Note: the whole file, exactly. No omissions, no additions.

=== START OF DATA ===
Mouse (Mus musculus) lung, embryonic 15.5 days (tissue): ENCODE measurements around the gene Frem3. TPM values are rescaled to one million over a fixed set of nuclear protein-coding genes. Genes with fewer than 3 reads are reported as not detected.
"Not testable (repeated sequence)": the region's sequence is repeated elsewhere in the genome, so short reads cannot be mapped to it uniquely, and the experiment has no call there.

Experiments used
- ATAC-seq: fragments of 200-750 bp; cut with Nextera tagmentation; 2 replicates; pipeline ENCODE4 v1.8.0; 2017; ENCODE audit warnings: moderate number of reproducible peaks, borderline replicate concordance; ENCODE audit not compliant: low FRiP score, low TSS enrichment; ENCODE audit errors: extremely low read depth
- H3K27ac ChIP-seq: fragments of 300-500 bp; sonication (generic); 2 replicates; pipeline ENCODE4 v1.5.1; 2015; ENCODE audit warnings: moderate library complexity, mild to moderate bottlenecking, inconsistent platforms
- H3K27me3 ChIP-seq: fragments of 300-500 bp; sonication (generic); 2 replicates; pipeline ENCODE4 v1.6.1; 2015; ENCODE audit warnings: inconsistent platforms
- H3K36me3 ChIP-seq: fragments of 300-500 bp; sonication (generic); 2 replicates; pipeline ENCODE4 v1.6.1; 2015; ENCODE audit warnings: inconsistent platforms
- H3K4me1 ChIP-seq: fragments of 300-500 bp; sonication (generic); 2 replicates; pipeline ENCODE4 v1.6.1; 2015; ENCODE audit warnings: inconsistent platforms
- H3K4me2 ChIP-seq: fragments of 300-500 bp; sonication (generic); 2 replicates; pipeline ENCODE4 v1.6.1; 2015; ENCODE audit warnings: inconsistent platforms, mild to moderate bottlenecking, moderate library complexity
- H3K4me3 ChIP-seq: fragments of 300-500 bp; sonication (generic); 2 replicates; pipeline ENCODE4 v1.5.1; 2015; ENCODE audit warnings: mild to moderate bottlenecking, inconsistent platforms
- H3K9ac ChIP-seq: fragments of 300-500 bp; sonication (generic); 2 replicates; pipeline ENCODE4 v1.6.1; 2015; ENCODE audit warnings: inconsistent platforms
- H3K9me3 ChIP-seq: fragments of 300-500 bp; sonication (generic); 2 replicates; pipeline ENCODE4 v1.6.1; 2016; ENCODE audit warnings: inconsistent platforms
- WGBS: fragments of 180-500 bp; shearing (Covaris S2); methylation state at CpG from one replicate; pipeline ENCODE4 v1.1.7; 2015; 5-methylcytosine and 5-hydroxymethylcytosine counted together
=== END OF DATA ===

Mouse (Mus musculus) lung, embryonic 15.5 days (tissue): ENCODE measurements around the gene Frem3. TPM values are rescaled to one million over a fixed set of nuclear protein-coding genes. Genes with fewer than 3 reads are reported as not detected.
"Not testable (repeated sequence)": the region's sequence is repeated elsewhere in the genome, so short reads cannot be mapped to it uniquely, and the experiment has no call there.

Experiments used
- ATAC-seq: fragments of 200-750 bp; cut with Nextera tagmentation; 2 replicates; pipeline ENCODE4 v1.8.0; 2017; ENCODE audit warnings: moderate number of reproducible peaks, borderline replicate concordance; ENCODE audit not compliant: low FRiP score, low TSS enrichment; ENCODE audit errors: extremely low read depth
- H3K27ac ChIP-seq: fragments of 300-500 bp; sonication (generic); 2 replicates; pipeline ENCODE4 v1.5.1; 2015; ENCODE audit warnings: moderate library complexity, mild to moderate bottlenecking, inconsistent platforms
- H3K27me3 ChIP-seq: fragments of 300-500 bp; sonication (generic); 2 replicates; pipeline ENCODE4 v1.6.1; 2015; ENCODE audit warnings: inconsistent platforms
- H3K36me3 ChIP-seq: fragments of 300-500 bp; sonication (generic); 2 replicates; pipeline ENCODE4 v1.6.1; 2015; ENCODE audit warnings: inconsistent platforms
- H3K4me1 ChIP-seq: fragments of 300-500 bp; sonication (generic); 2 replicates; pipeline ENCODE4 v1.6.1; 2015; ENCODE audit warnings: inconsistent platforms
- H3K4me2 ChIP-seq: fragments of 300-500 bp; sonication (generic); 2 replicates; pipeline ENCODE4 v1.6.1; 2015; ENCODE audit warnings: inconsistent platforms, mild to moderate bottlenecking, moderate library complexity
- H3K4me3 ChIP-seq: fragments of 300-500 bp; sonication (generic); 2 replicates; pipeline ENCODE4 v1.5.1; 2015; ENCODE audit warnings: mild to moderate bottlenecking, inconsistent platforms
- H3K9ac ChIP-seq: fragments of 300-500 bp; sonication (generic); 2 replicates; pipeline ENCODE4 v1.6.1; 2015; ENCODE audit warnings: inconsistent platforms
- H3K9me3 ChIP-seq: fragments of 300-500 bp; sonication (generic); 2 replicates; pipeline ENCODE4 v1.6.1; 2016; ENCODE audit warnings: inconsistent platforms
- WGBS: fragments of 180-500 bp; shearing (Covaris S2); methylation state at CpG from one replicate; pipeline ENCODE4 v1.1.7; 2015; 5-methylcytosine and 5-hydroxymethylcytosine counted together